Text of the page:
Esophageal cancer is a common cancer worldwide and it is associated with poor prognosis. The development of cancer in humans is an intricate multistep process that involves progressive accumulation of abnormalities in expression of multiple genes, including activation of oncogenes. Recent studies have shown that heat shock proteins (HSPs), induced under stress conditions, may play an important role in cancer development and tumor progression and may serve as a target for cancer therapy. Overexpression of HSP expression in cancer cells plays a pivotal role in preventing spontaneous apoptosis and apoptosis induced by therapy. Little is known on how HSP dysregulation affects the molecular events involved with tumor growth, invasiveness, and metastasis. The link between HSPs and cancer is increasingly heighted in recent years and related studies have led to development of novel therapeutic agents. Among all HSP family proteins, HSP70 and HSP90 are the most studied ones and their expression serve as predictor for poor prognosis in a wide range of cancers. Notably, HSP90 plays a particularly versatile role in regulation of cellular function involving in the formation of with a large number of kinases, transcription factors, and other molecules. .Hypoxia is known as a hallmark of solid tumors and the extent of tumor hypoxia is associated with resistance to treatment and poor prognosis. Cells respond to this stress by expressing a group of proteins known as hypoxia inducible factors (HIFs). There were only limited studies showing that HSP90 interacts with HIF-1α. To date, there has been lack of studies on the role of HSP in esophageal squamous cell carcinoma (ESCC) in terms of its prognostic significance, its role in tumor progression, invasion, metastasis and angiogenesis with investigations to its cross talk with other signaling pathway. Further, we aim to test if HSP, focusing on HSP90, may serve as a therapeutic target using in vitro and in vivo animal models. We design this 3-year project to address our study interests as highlighted above. In year 1, we first study correlation between expression of HSP in resected ESCC with clinicopathologic parameters to determine it prognostic significance. To support observations from clinicopathologic correlative studies, a culture system using 2 selected ESCC cell lines to test if the role of HSP in ESCC cell lines in vitro by a pharmacologic approach using 17-DMAG, a potent HSP90 inhibitor under clinical trials, to test its effects on cell survival, migration, and invasion along with potential regulation of angiogenic factors in selected esophageal cancer cell lines. In year 2, extending results from the 1st year project, we aim to investigate potential cross-talks between HSP and HIF in tumor hypoxia in vitro by employing a pharmacologic approach using HSP90 inhibitor (i.e.17-DMAG) and a novel HIF-1 inhibitor, FM19G11. In addition, pathways that might link with HSP will also be examined in this year project. In year 3, Representative ESCC cell lines with highly expressed HSP90 will be will be used for in vivo tumor xenograft studies to validate our in vitro results from projects of Year 1 and Year 2. Hopefully, this study will allow us to understand better the functional role of HSP and its link to signaling pathway related to oncogenesis and tumor progression with implication of its potential as a target therapy in ESCC.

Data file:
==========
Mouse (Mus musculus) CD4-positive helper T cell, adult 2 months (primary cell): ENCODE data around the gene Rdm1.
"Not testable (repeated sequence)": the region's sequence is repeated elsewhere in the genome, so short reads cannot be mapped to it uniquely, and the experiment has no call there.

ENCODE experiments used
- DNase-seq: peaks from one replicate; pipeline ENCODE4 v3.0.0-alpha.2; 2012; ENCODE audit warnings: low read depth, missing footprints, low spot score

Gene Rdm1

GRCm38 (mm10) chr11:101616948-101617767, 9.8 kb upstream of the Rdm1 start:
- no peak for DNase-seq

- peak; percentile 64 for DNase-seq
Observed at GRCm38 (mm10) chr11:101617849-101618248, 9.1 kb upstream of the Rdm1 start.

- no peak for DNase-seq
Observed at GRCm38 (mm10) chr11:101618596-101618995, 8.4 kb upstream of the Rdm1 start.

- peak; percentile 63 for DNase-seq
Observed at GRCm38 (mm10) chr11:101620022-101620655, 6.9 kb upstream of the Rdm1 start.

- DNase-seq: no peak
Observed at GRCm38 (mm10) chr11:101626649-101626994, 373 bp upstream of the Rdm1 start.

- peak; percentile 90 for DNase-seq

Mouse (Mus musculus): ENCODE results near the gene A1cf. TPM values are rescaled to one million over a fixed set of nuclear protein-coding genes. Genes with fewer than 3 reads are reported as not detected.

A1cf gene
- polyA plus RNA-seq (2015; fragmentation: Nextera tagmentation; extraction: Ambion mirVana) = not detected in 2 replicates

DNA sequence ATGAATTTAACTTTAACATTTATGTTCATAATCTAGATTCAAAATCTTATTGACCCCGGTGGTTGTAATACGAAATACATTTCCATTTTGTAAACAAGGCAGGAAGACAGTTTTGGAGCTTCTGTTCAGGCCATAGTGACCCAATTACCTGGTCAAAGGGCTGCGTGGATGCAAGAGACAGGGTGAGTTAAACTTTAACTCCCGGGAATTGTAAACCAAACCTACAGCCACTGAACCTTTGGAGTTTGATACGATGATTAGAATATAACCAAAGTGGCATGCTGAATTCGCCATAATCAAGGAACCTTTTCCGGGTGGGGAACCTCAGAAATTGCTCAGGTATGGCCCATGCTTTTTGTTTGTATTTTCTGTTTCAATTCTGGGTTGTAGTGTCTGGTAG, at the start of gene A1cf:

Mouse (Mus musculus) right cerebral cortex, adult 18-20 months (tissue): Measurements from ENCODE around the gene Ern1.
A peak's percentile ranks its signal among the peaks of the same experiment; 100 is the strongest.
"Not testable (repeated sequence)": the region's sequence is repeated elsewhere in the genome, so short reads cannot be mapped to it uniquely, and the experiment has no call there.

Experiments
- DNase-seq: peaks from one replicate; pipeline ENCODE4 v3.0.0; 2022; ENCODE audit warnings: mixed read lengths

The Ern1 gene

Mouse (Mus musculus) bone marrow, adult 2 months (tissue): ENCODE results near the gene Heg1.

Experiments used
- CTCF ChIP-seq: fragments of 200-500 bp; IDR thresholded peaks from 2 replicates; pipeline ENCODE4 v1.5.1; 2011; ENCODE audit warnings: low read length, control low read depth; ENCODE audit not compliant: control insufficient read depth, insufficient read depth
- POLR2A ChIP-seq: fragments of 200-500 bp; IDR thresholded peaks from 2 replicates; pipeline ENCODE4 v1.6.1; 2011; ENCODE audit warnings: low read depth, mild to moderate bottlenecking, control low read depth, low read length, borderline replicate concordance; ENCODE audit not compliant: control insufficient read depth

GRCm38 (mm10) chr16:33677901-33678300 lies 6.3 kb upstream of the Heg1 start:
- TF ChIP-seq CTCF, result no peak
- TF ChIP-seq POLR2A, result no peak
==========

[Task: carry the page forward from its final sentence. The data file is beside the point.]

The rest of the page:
|Effective start/end date||8/1/14 → 7/31/15|
- Esophageal squamous cell carcinoma
- Heat shock protein (HSP)
- Hypoxia inducible factor-1 (HIF-1)
- tumor xenograft